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Norwich author Emma Healey reveals her top lockdown books

PUBLISHED: 19:30 28 April 2020

Norwich author Emma Healey. Picture: EMILY GRAY PHOTOGRAPHY

Norwich author Emma Healey. Picture: EMILY GRAY PHOTOGRAPHY

© Emily Gray Photography 2018

The writer of adapted BBC hit show Elizabeth is Missing, on how social distancing is affecting her creativity.

Norwich-based author Emma Healey is a graduate of UEA’s acclaimed creative writing course. Her debut novel, Elizabeth is Missing, about an elderly woman living with vascular dementia, which was inspired by her grandmother, was published in 2014 to great acclaim after a bidding war between several publishing houses. The same year it won the Costa Book Award for First Novel and in 2015 she was longlisted for the Women’s Prize for Fiction and won the Betty Trask Award. Late last year a screen adaptation of Elizabeth is Missing was shown by the BBC, starring Glenda Jackson as the novel’s protagonist, Maud, who sets out to solve the disappearance of her friend, Elizabeth. Emma’s second novel, Whistle in the Dark, was published in 2018.

What did it mean to you to be longlisted for the Women’s Prize for Fiction?

It was a real thrill. So many of the authors I admired had been long listed before me and with me, so it felt like being admitted to an exclusive club. It also meant I got to go to the awards party which was really fun – it was the year Ali Smith won for How to Be Both and everyone was in tears during her moving acceptance speech.

Have you read any of the books on this year’s list and if so, which and what did you enjoy about them?

Well, I was planning to read several of them while my daughter was at nursery, but as she’s been home there hasn’t been time! I am a huge fan of Jenny Offill so that’s the one I’m most excited about. It was a pity her event at the Octagon Chapel [in Norwich] had to be cancelled due to Covid-19. She’s a really interesting and innovative writer.

It was wonderful to see the adaptation of Elizabeth Is Missing on TV. How did you feel seeing your novel transferred to the screen?

I was very moved. Much more than I expected. I’d seen some of the filming in August and I thought I’d got my emotional moments out of the way, but seeing the final thing was incredible. It was so faithful to the book, while bringing another angle to the story, and of course Glenda Jackson was astounding as Maud.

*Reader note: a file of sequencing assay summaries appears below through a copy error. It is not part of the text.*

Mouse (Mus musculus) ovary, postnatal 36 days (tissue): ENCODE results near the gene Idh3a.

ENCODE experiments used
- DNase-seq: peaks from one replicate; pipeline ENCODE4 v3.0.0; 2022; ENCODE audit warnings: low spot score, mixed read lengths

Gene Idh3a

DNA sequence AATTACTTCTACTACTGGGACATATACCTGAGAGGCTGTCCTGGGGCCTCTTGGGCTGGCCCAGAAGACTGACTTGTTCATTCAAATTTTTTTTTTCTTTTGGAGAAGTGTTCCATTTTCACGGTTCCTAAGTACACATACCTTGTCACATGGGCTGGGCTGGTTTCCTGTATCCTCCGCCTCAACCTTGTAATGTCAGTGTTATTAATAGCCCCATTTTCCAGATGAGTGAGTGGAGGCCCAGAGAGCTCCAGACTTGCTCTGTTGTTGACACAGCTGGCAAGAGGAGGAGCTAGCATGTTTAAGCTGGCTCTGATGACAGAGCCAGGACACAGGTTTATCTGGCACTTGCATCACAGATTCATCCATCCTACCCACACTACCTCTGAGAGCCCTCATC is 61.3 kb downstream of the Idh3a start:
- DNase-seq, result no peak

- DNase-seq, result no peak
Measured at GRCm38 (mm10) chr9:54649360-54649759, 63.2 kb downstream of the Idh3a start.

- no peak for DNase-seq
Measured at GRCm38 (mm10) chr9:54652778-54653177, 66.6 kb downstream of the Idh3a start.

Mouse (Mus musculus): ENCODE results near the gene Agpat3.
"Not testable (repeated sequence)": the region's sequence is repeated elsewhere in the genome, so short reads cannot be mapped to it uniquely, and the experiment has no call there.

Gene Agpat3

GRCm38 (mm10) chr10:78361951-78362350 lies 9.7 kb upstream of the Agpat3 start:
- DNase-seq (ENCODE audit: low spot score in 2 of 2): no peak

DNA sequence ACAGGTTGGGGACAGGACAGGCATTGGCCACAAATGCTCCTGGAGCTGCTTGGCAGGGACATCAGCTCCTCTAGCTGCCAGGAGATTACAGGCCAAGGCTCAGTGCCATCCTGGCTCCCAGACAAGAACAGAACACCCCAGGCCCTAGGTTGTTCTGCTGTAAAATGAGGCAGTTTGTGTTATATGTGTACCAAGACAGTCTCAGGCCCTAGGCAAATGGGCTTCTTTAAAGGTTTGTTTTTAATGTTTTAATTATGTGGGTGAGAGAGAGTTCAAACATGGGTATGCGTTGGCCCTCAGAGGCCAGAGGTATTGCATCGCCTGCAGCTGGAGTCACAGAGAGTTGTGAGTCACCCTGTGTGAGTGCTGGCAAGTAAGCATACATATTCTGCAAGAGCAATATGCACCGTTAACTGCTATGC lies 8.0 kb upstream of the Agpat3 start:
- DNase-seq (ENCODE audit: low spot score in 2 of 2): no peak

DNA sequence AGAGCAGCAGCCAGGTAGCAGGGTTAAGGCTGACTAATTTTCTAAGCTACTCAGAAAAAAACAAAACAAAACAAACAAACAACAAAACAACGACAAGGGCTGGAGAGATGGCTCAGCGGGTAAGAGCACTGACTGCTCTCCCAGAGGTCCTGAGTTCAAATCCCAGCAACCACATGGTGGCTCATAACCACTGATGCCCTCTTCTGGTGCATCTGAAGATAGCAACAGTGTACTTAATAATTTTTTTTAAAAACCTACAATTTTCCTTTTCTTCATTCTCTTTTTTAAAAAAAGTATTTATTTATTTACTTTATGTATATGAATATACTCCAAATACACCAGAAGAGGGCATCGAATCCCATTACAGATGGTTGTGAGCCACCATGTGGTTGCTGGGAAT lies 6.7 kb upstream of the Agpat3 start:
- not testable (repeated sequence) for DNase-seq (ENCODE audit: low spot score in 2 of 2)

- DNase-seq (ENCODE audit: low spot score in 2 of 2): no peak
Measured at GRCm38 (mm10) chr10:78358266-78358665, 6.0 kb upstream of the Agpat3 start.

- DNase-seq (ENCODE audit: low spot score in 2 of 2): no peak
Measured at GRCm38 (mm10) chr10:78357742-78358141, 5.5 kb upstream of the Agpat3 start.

Can you tell us about what you’re working on at the moment?

I’ve gone through my usual process of beginning and then scrapping a couple of novels. It’s frustrating because it means months of work and tens of thousands of words are wasted, but this time I think I will come back to both ideas again soon. In the meantime I’ve just finished a ‘writer’s block’ novel that I’ve been working on to free myself up.

How has lockdown changed the way you work and structure your day?

It means a lot more negotiation with my husband about when I can work and when I need to look after our two-year-old daughter. I’m now squeezing in a couple of hours very early in the morning and late at night – neither of which are ideal times for my creative brain. I think lots of people are in similar positions.

And how has it affected you creatively?

It’s been hard to concentrate.Very early on in the crisis I had a talk with my agent about what kind of books people might want to read after all this. We were speculating out of curiosity rather than planning, because I think writers have to go with what interests them, rather than try and write to satisfy trends. Still, it’s hard to settle on what feels important enough to put into fiction at the moment. That’s another reason I’ve been writing a novel that isn’t for publication, something I find easier to concentrate on.

It’s been reported that more people are choosing to read books during the lockdown. What titles would you recommend to someone at the moment and why?

At the moment I’m drawn to sun-soaked classics, so I’m rereading The Greengage Summer by Rumer Godden and A Month in the Country by J L Carr. I’m also making time for some non-fiction, especially Caroline Criado Perez’s Invisible Women and Helen Lewis’s Difficult Women. Apparently I’m into non-fic with the word ‘women’ in the title! This is also a good moment to look at writing as a practice and so I’ve just bought Patricia Highsmith’s Plotting and Writing Suspense Fiction.

The Norwich-based National Centre for Writing offers online courses in non-fiction, fiction, scriptwriting and crime fiction, which start this month. They also have a range of resources for writers available on their website. See nationalcentreforwriting.org.uk


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